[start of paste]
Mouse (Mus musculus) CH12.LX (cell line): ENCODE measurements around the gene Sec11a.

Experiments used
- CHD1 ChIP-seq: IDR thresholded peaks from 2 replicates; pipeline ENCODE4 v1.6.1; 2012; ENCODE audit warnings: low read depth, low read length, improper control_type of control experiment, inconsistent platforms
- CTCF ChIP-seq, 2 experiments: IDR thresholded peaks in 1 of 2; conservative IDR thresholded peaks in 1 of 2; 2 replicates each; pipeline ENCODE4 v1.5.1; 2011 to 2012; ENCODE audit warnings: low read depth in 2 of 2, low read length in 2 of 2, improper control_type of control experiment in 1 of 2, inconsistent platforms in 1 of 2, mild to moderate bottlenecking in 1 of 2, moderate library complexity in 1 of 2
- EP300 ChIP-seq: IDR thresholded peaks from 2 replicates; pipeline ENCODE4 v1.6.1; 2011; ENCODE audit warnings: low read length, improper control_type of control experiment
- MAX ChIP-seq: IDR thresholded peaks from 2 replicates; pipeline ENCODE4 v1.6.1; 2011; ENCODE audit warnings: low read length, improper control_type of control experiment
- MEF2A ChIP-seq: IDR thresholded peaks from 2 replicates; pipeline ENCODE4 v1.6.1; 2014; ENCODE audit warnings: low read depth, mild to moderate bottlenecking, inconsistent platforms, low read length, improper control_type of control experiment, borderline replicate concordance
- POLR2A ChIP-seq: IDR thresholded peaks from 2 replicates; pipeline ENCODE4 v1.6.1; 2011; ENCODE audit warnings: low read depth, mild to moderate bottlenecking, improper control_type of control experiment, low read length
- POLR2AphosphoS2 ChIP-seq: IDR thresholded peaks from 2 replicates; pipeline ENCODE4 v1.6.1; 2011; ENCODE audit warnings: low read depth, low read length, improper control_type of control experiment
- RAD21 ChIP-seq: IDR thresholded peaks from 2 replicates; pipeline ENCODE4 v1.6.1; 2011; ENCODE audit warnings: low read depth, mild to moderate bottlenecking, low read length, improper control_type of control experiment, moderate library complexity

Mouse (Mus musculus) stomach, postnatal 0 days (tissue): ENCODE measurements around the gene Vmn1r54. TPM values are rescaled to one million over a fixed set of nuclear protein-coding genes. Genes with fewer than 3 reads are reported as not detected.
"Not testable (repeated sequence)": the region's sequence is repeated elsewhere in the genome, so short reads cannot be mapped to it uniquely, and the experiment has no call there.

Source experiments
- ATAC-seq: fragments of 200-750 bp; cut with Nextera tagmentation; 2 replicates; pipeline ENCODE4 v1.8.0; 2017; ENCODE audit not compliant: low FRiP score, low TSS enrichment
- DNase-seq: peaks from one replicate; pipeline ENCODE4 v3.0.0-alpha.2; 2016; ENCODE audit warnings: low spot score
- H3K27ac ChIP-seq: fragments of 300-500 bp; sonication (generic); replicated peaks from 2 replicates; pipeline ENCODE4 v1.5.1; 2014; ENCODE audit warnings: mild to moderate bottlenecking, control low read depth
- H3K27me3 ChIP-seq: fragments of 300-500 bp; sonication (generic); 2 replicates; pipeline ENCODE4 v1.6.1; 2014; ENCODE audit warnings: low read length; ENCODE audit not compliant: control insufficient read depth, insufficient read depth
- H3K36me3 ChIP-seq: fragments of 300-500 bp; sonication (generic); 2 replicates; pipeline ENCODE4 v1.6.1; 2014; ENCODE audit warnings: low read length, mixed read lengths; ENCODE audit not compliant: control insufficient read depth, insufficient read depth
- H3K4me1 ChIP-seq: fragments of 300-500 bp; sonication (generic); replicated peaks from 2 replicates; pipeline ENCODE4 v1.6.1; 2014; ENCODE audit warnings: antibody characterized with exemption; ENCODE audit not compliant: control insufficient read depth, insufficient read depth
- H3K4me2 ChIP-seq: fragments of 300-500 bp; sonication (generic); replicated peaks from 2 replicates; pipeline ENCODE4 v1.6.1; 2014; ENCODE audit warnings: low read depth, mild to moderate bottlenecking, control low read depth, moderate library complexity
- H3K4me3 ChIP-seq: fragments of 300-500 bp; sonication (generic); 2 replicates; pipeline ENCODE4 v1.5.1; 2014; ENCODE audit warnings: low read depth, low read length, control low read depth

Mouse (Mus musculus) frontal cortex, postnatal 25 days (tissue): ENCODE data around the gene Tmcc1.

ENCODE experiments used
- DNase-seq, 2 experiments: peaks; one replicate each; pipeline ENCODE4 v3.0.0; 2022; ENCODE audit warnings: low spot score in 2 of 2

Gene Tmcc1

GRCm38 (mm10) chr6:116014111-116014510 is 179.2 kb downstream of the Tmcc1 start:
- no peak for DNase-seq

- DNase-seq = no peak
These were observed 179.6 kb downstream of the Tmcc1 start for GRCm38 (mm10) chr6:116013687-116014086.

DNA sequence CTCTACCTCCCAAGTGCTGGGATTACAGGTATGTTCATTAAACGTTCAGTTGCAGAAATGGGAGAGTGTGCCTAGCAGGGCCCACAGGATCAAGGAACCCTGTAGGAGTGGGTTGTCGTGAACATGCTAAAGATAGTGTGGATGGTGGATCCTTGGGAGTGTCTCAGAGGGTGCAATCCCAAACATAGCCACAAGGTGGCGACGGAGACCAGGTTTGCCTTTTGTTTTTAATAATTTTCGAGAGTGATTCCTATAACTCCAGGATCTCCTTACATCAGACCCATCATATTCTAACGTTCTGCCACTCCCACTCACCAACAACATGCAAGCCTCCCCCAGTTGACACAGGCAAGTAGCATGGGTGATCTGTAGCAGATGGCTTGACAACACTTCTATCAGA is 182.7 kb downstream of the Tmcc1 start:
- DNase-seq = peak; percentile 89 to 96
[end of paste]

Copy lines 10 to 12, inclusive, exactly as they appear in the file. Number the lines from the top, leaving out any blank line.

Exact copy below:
- RAD21 ChIP-seq: IDR thresholded peaks from 2 replicates; pipeline ENCODE4 v1.6.1; 2011; ENCODE audit warnings: low read depth, mild to moderate bottlenecking, low read length, improper control_type of control experiment, moderate library complexity

Mouse (Mus musculus) stomach, postnatal 0 days (tissue): ENCODE measurements around the gene Vmn1r54. TPM values are rescaled to one million over a fixed set of nuclear protein-coding genes. Genes with fewer than 3 reads are reported as not detected.
"Not testable (repeated sequence)": the region's sequence is repeated elsewhere in the genome, so short reads cannot be mapped to it uniquely, and the experiment has no call there.